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Parties Seek to Help Battambang Settlers as Kandal Candidates Debate

[Editor's note: For full audio to VOA Khmer's coverage of this story, scroll throughout.]

Opposition party members said this week they were trying to help thousands of displaced rural settlers who want to vote out land-grabbing officials but can't, as voters in Kandal province saw open, organized political debate in the run-up to commune elections.

More than 3,000 settlers on land in Bovel village, Battambang province, have had their land sold out from under them, according to group representatives in Phnom Penh. They can't vote out land-grabbing officials because they are not registered to vote in the new communes.

Election officials have said the settlers will have to return to their home communes to vote and wait until the next commune elections, five years from now, to re-register.

But so many potential voters could mean a lot in politics so local, and representatives from the Norodom Ranariddh and Sam Rainsy parties told VOA they were working to help the settlers.

Norodom Ranariddh Party spokesman Muth Chantha said the National Election Committee should create rules where people can vote at their current residences.

"The important fact is that we know the Bovel authorities are preventing them from settling there," he said. "If they leave the area, they will lose important benefits. They can choose between leaving and losing their land and farms or their right to vote."

He suggested the NEC send registrations from the original residences to the new one.

The Sam Rainsy Party was also looking for ways to help the settlers vote in the upcoming elections.

"We will… help them to be able to vote, to use their voting rights to determine their own destiny," SRP legislator Eng Chhay Eang said. Voter registration took place last year, and it is likely too late for people to change now, election officials have said. "We are sorry that the people lost their rights to vote," Hang Puthea, director of the Neutral Impartial Committee for Free and Fair Elections said. "Voter registration should have been solved."

To listen to Ratana Seng report in Khmer, .

Nearly 8 million Cambodians are registered to vote in the commune elections, which will take place across 1,621 communes, or clusters of administrative areas. Thousands on thousands of candidates from 12 different parties have been stumping for votes for nearly a week during the official campaign season, which ends March 30.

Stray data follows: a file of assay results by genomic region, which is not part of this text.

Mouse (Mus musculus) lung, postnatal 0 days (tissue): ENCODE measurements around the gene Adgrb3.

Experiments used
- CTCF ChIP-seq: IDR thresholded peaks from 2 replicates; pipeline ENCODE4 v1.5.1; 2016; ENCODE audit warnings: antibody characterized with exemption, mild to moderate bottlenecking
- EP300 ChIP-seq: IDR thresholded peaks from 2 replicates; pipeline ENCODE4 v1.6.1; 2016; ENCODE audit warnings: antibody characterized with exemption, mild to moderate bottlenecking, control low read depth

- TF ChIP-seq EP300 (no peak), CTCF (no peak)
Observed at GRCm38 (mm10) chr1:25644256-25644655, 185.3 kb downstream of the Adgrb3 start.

Some irregularities have continued, party officials told VOA Wednesday.

SRP officials said they were concerned about the ability of some workers to leave their jobs in order to vote in their home communes.

Senior SRP member Heng Chanthuon said Wednesday that party leader Sam Rainsy had visited a group of fishermen in Krakor town, Pursat province, Tuesday who were being prevented from voting by their boss.

"He did not allow them to go home to participate in the voting and [told them] they should first finish their contracts," Heng Chanthuon said.

To listen to Mony report in Khmer, .

SRP representatives also said an opposition candidate in Phnom Penh, Im Sokunthea, was removed from his living space in Kandal Market this week in an act of political oppression by authorities.

The market's head, Kruy Sovan, said Im Sokunthea and his family moved out on their own accord.

To listen to Thida Win report in Khmer, .

Meanwhile, voters in Kandal province Tuesday watched as candidates from the Cambodian People's, Funcinpec, Norodom Ranariddh and Sam Rainsy parties partook in political debates hosted by the National Democratic Institute.

Onlookers in Ang Snuol, many of them wearing T-shirts from different parties, watched as candidates offered solutions to problems like drugs and gangs. Similar debates, which NDI representatives moderate, are scheduled in 10 provinces.

To listen to Kong Soth report in Khmer, .